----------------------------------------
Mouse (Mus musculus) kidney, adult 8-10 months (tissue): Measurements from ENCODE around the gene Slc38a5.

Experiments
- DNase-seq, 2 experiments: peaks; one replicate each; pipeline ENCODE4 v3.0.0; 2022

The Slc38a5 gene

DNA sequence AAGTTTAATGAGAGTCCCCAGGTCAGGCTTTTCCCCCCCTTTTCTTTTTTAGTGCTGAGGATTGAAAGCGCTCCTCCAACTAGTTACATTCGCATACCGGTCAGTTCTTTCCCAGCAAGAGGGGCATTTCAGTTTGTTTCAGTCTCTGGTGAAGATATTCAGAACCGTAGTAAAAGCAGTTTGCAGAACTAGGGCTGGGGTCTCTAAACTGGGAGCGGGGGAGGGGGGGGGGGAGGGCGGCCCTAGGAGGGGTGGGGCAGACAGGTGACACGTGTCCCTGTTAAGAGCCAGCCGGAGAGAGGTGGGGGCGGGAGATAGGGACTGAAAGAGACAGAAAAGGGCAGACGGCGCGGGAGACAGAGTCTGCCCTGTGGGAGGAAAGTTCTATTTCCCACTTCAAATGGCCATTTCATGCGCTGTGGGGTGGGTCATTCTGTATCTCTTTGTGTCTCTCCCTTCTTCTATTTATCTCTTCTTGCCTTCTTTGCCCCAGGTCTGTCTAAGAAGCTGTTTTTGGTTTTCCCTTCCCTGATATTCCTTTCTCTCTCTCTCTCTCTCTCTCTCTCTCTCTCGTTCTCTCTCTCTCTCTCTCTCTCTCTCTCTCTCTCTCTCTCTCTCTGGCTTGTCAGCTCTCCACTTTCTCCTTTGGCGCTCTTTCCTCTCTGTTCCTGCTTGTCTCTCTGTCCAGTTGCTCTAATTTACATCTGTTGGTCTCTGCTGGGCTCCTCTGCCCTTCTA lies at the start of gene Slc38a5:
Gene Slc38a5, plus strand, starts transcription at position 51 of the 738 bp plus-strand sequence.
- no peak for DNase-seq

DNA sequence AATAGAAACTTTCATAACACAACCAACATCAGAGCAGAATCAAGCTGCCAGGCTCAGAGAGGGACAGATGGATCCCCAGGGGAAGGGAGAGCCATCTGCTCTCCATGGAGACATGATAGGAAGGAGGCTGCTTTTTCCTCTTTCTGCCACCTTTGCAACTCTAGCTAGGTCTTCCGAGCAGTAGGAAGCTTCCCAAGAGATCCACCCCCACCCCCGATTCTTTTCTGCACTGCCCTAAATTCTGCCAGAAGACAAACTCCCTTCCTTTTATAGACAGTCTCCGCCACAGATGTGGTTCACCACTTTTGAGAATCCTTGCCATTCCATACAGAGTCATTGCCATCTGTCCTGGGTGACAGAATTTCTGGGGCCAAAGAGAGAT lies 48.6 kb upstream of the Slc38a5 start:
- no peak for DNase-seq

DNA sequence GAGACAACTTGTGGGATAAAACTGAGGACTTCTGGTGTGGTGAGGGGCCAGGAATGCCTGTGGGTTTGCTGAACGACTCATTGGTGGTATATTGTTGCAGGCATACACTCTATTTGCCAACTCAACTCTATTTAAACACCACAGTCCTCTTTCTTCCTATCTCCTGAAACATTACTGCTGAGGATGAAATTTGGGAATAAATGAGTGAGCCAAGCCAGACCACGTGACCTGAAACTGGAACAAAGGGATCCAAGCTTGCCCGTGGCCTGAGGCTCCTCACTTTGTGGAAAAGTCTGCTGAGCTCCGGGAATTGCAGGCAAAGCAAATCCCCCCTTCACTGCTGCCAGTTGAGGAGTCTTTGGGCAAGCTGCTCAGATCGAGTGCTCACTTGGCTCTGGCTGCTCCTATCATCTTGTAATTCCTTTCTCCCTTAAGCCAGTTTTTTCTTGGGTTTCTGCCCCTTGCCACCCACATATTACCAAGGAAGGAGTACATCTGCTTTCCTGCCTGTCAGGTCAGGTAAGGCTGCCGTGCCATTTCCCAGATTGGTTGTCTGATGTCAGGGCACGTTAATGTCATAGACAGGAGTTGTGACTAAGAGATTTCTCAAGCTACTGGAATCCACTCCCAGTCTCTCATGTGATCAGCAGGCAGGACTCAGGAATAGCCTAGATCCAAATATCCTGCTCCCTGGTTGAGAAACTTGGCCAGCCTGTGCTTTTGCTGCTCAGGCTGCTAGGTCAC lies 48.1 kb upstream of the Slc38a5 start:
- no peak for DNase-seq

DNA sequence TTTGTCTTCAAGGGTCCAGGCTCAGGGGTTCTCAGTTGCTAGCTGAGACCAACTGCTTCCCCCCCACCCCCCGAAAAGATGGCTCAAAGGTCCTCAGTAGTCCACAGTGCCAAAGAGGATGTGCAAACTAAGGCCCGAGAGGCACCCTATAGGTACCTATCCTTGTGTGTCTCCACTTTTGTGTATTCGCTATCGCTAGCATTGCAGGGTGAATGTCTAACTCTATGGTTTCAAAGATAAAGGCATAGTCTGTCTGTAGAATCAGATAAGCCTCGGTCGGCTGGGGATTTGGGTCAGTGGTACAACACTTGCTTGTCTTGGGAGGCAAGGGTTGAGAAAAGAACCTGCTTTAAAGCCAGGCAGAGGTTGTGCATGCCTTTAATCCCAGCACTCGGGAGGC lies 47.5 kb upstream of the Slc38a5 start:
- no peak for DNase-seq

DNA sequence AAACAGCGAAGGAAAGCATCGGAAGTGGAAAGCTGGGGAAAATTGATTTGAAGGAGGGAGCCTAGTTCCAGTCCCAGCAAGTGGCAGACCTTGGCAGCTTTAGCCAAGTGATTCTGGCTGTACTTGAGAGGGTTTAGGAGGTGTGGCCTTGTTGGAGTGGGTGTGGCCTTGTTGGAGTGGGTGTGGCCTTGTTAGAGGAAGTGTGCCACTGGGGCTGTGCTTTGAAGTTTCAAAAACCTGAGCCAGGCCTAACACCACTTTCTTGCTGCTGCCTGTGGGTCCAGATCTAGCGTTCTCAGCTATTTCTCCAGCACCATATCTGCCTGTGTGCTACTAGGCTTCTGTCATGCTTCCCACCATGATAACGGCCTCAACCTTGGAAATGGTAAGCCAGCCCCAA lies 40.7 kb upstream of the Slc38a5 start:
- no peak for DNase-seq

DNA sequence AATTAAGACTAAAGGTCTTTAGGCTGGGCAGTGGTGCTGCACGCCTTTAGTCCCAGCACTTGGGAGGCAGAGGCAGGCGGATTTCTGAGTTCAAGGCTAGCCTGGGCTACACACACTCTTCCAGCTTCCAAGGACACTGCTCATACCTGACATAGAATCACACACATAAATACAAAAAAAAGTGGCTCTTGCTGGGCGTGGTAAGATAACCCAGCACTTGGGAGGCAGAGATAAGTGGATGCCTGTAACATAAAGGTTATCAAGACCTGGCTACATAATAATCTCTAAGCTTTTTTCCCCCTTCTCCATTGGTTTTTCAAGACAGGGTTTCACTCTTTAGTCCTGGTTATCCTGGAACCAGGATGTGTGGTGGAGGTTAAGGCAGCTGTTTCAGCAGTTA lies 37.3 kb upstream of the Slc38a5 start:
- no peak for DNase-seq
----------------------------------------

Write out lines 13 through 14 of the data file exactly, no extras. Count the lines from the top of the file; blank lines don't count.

- no peak for DNase-seq

DNA sequence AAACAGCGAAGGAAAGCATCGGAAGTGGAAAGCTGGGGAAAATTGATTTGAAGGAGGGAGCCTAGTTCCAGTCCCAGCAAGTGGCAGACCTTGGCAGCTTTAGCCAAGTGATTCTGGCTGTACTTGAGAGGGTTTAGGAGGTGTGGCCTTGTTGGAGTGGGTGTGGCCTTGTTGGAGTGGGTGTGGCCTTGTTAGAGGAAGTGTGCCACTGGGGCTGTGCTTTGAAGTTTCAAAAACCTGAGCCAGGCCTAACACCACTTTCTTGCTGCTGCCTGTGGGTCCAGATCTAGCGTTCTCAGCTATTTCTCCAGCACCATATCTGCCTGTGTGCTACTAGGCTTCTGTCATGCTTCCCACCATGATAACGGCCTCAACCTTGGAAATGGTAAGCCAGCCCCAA lies 40.7 kb upstream of the Slc38a5 start: